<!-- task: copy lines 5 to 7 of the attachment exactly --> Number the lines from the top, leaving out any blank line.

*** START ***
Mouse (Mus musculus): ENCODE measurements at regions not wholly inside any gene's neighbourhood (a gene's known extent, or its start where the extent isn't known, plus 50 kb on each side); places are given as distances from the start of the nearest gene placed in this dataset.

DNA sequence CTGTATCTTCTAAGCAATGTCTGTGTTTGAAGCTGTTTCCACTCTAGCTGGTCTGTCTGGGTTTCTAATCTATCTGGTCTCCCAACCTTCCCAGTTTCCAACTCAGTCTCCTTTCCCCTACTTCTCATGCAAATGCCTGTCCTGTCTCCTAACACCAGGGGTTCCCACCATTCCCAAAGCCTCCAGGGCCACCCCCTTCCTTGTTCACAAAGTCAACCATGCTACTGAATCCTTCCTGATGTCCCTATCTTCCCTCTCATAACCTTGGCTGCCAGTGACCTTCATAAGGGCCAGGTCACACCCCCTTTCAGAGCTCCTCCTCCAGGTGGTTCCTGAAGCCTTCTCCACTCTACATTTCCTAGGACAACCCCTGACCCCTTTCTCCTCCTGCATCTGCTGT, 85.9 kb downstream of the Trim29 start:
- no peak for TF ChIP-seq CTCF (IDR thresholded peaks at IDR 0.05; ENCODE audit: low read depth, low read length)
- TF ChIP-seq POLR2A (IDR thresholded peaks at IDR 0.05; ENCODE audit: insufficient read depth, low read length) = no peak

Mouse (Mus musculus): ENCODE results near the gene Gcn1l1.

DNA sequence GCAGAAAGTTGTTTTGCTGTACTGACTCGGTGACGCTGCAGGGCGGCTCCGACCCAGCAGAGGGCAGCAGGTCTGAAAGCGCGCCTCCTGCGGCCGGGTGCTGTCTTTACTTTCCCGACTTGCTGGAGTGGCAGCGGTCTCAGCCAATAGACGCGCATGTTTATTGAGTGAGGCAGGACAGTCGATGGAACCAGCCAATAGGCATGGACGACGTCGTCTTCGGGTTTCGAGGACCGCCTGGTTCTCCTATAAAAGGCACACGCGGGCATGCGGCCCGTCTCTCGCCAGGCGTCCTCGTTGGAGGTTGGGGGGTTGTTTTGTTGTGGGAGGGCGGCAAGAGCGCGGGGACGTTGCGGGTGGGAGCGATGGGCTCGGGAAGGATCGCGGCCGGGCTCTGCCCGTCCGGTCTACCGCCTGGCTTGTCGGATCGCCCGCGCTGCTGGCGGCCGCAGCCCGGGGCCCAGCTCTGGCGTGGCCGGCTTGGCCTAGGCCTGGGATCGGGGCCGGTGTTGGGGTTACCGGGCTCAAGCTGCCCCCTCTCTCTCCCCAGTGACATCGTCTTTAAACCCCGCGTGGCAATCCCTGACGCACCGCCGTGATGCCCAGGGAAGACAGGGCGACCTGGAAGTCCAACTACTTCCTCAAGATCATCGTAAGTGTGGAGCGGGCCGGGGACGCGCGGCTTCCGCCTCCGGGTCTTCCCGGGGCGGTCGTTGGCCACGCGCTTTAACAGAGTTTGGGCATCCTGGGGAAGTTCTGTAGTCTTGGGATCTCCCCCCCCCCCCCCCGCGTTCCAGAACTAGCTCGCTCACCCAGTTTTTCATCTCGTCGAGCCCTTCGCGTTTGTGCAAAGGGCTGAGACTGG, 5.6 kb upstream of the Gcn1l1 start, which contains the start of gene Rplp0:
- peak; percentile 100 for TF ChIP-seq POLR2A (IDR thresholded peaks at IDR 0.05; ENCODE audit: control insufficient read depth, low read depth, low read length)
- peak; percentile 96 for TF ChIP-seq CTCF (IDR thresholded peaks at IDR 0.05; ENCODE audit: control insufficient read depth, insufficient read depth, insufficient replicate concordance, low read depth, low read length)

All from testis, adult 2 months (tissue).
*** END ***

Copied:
Mouse (Mus musculus): ENCODE results near the gene Gcn1l1.

DNA sequence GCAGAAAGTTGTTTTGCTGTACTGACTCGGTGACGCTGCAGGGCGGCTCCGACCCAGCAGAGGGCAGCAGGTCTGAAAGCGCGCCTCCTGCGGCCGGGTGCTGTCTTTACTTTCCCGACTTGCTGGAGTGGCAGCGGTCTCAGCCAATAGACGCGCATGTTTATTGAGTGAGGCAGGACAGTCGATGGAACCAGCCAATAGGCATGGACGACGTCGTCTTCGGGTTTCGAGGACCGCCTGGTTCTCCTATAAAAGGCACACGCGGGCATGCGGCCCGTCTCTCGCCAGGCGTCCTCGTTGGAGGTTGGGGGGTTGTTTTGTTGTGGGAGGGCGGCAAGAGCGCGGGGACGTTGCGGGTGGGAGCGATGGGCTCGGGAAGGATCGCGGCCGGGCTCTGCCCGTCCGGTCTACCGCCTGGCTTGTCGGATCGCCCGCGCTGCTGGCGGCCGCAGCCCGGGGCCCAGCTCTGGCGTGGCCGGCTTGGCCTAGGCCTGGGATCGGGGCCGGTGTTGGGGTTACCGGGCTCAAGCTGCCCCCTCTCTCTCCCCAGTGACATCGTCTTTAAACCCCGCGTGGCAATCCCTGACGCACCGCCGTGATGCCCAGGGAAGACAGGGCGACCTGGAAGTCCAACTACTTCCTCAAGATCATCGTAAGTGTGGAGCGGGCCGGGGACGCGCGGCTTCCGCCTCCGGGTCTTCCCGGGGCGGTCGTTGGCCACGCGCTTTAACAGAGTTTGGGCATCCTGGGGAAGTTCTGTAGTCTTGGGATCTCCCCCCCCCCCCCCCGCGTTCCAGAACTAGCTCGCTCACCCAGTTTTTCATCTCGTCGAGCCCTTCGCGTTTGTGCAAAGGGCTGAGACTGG, 5.6 kb upstream of the Gcn1l1 start, which contains the start of gene Rplp0:
- peak; percentile 100 for TF ChIP-seq POLR2A (IDR thresholded peaks at IDR 0.05; ENCODE audit: control insufficient read depth, low read depth, low read length)